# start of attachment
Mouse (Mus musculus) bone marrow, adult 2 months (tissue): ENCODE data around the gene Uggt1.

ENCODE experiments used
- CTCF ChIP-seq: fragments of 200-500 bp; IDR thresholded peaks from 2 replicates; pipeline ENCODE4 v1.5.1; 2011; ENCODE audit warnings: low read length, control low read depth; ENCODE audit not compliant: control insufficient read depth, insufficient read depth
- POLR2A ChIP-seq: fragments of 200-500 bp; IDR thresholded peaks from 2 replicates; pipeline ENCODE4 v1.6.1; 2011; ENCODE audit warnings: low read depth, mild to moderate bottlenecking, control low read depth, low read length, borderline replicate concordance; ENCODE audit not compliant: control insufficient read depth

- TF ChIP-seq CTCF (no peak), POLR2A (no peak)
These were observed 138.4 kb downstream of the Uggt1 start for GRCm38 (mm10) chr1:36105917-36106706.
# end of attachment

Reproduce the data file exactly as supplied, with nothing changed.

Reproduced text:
Mouse (Mus musculus) bone marrow, adult 2 months (tissue): ENCODE data around the gene Uggt1.

ENCODE experiments used
- CTCF ChIP-seq: fragments of 200-500 bp; IDR thresholded peaks from 2 replicates; pipeline ENCODE4 v1.5.1; 2011; ENCODE audit warnings: low read length, control low read depth; ENCODE audit not compliant: control insufficient read depth, insufficient read depth
- POLR2A ChIP-seq: fragments of 200-500 bp; IDR thresholded peaks from 2 replicates; pipeline ENCODE4 v1.6.1; 2011; ENCODE audit warnings: low read depth, mild to moderate bottlenecking, control low read depth, low read length, borderline replicate concordance; ENCODE audit not compliant: control insufficient read depth

- TF ChIP-seq CTCF (no peak), POLR2A (no peak)
These were observed 138.4 kb downstream of the Uggt1 start for GRCm38 (mm10) chr1:36105917-36106706.